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October 19, 2018 

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SHERMAN ACT: The first antitrust law passed in the United States in 1890 that outlawed monopoly or any attempts to monopolize a market. This was one of three major antitrust laws passed in the late 1800s and early 1900s. The other two were the Clayton Act and the Federal Trade Commission Act. The Sherman Act was successfully used to break up several noted monopolies in the early 1900s, including the Standard Oil Trust in 1911. However, it was flawed by (1) vague wording that allowed wide interpretation (especially based on political influence) and (2) the lack of an effective means of enforcement other than an extended journey through the court system. These two flaws led to the Federal Trade Commission Act and Clayton Act, both passed in 1914. Although other laws have been passed, the Sherman Act remains the cornerstone of antitrust laws in the United States.

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INELASTIC DEMAND:

The general elasticity relation in which relatively large changes in price cause relatively small changes in quantity demanded. Large changes in price cause relatively small changes in quantity demanded or the percentage change in quantity demanded is smaller than the percentage change in price. This characterization of elasticity is most important for the price elasticity of demand. Inelastic demand is one of two general elasticity relations for demand. The other is elastic demand.
An inelastic demand relation is NOT a very responsive, or stretchable, relation. The inelastic demand relation is most often directed toward demand in terms of the price elasticity of demand. In this context, demand is said to be inelastic if the percentage change in quantity is smaller than the percentage change in price. This means that buyers are not responsive to price changes.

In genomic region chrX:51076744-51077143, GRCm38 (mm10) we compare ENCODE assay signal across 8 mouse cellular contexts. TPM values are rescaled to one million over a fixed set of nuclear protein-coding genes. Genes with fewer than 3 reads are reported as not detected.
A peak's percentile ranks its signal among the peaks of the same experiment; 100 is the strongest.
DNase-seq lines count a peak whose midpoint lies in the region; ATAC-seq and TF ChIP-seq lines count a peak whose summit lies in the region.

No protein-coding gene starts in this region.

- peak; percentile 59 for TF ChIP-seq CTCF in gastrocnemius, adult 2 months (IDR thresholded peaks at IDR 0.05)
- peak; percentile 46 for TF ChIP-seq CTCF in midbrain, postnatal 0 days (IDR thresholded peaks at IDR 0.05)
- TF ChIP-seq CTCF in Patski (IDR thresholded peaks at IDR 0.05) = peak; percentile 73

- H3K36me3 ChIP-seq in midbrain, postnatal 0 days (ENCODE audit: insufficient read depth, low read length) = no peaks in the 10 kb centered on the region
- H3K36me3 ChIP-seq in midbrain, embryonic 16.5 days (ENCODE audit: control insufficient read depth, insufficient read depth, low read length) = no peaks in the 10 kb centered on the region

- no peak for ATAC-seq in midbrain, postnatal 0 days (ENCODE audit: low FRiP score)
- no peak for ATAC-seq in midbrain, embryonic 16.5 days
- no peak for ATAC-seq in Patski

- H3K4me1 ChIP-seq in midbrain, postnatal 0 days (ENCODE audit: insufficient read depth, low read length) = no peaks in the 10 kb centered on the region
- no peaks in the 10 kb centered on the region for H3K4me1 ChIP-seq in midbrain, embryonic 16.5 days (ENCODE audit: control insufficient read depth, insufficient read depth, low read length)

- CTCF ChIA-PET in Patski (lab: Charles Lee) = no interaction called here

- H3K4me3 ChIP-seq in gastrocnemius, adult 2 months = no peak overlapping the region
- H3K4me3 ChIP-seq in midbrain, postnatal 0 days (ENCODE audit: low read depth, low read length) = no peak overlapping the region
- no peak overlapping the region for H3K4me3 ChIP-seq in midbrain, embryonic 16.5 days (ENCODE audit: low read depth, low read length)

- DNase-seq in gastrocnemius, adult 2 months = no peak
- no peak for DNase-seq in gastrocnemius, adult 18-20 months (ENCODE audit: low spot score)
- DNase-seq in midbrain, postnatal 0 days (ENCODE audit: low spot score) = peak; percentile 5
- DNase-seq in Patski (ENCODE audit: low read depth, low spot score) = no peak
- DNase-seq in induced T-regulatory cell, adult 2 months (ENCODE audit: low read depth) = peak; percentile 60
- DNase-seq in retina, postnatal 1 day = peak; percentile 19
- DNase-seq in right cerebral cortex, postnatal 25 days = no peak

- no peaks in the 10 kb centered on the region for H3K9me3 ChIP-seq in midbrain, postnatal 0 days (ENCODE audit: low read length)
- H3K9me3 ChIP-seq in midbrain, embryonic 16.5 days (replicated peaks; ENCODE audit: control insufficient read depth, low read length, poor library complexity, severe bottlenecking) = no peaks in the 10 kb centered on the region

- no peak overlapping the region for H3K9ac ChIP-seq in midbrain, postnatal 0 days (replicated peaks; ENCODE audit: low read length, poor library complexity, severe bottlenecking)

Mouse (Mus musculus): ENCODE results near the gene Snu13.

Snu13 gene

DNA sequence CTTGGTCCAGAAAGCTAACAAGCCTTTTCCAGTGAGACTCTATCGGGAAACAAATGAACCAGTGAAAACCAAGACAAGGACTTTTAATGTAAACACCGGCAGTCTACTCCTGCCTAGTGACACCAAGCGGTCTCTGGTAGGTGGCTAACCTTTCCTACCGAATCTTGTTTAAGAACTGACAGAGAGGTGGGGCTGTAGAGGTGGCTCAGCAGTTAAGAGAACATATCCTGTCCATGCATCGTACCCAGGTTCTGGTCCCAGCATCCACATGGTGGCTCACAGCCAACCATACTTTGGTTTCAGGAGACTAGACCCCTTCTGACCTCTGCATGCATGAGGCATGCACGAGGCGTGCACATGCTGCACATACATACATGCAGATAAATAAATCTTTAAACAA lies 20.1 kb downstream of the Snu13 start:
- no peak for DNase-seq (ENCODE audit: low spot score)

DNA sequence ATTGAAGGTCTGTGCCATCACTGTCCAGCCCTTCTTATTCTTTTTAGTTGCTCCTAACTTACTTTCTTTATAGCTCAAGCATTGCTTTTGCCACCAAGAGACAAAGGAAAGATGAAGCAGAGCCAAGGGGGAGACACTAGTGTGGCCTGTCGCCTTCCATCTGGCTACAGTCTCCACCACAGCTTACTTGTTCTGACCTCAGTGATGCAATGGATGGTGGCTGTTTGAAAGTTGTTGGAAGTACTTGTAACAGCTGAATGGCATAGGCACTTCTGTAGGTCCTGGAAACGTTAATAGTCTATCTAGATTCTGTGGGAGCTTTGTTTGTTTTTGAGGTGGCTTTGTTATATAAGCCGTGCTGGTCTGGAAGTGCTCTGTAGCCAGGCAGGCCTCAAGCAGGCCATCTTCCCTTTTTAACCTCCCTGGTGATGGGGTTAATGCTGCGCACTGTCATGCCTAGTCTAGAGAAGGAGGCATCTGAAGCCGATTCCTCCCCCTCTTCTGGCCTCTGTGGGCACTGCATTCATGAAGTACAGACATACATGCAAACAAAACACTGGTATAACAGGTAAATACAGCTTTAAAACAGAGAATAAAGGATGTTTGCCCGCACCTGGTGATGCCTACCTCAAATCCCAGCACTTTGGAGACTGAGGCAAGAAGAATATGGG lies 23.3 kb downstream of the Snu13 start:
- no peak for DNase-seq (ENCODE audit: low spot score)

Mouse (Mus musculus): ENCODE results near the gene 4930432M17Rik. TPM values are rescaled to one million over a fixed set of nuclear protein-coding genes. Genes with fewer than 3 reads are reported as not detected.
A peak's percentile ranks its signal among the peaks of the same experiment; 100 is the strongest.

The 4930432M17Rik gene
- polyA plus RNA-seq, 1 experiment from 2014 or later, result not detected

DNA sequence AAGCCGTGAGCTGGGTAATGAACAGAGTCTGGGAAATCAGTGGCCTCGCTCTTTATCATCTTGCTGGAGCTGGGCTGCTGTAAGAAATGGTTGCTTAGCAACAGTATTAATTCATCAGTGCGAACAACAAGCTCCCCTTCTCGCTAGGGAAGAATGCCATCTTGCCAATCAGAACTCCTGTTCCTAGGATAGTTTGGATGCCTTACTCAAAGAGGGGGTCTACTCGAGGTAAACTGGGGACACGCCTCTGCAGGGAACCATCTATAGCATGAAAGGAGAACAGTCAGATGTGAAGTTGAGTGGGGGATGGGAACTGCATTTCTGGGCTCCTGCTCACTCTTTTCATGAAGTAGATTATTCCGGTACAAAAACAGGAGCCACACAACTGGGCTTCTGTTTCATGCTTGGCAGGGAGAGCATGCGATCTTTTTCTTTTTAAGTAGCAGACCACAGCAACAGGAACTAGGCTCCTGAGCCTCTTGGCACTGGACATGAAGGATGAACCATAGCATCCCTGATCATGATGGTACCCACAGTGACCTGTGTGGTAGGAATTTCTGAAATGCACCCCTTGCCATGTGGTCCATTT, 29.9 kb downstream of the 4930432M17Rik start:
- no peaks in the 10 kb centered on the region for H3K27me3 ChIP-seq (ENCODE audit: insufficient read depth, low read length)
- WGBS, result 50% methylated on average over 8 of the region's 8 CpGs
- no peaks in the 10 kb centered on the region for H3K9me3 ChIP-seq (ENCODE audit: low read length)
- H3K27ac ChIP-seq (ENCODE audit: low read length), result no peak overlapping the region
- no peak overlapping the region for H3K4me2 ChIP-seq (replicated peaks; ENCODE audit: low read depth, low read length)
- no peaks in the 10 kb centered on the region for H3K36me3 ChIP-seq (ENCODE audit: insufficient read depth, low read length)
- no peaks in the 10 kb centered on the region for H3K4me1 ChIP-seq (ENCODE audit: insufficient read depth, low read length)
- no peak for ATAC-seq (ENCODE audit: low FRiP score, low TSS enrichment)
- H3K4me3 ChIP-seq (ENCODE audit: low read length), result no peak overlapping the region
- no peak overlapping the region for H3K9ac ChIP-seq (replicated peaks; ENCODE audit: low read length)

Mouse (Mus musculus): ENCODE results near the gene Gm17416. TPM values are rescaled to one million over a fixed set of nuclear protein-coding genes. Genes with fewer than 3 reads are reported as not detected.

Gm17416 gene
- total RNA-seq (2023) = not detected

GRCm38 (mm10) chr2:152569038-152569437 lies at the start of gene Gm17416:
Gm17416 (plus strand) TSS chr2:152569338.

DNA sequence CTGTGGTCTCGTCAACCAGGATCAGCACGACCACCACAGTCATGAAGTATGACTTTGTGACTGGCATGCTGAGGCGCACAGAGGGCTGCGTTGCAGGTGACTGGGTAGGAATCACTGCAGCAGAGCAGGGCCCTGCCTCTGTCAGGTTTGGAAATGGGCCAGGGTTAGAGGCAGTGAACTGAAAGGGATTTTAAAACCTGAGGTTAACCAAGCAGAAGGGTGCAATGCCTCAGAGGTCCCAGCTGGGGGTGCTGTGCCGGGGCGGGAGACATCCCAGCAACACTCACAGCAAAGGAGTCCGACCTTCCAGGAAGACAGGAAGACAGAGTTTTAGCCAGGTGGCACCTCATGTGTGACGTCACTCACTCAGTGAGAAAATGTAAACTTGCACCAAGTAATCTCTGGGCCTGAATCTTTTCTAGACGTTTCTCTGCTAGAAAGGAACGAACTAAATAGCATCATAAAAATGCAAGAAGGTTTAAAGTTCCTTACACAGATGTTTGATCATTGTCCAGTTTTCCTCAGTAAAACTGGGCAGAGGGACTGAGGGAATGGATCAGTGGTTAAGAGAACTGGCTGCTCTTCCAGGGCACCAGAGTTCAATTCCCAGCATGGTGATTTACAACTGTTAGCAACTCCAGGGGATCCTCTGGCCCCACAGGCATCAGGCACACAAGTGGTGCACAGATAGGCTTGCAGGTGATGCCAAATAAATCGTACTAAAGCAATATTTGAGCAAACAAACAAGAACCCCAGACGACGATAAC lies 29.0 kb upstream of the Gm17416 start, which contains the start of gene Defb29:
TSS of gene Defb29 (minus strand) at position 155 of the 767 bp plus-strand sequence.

An inelastic demand relation can fall into one of two categories--perfectly inelastic and relatively inelastic.

  • Perfectly Inelastic: Perfectly inelastic means that quantity demanded is unaffected by any change in price. In other words, the quantity is essentially fixed. It does not matter how much price changes, quantity does not budge. Perfectly inelastic demand occurs when buyers have no choice in the consumption of a good.

  • Relatively Inelastic: Relatively inelastic means that relatively large changes in price cause relatively small changes in quantity. In other words, quantity is not very responsive to price, but it does change. More specifically, the percentage change in quantity demanded is less than the percentage change in price. Relatively inelastic demand occurs when buyers are only able to choose among a small number of imperfect substitutes-in-consumption.

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Recommended Citation:

INELASTIC DEMAND, AmosWEB Encyclonomic WEB*pedia, http://www.AmosWEB.com, AmosWEB LLC, 2000-2018. [Accessed: October 19, 2018].


Check Out These Related Terms...

     | inelastic supply | inelastic | elastic | elastic supply | elastic demand | perfectly elastic | perfectly inelastic | relatively elastic | relatively inelastic | unit elastic | elasticity alternatives | elasticity alternatives, demand | elasticity alternatives, supply |


Or For A Little Background...

     | elasticity | coefficient of elasticity | price elasticity of demand | demand | law of demand | demand curve |


And For Further Study...

     | elasticity and demand slope | elasticity and supply intercept | demand elasticity and total expenditure | price elasticity of supply | income elasticity of demand | cross elasticity of demand | elasticity determinants |


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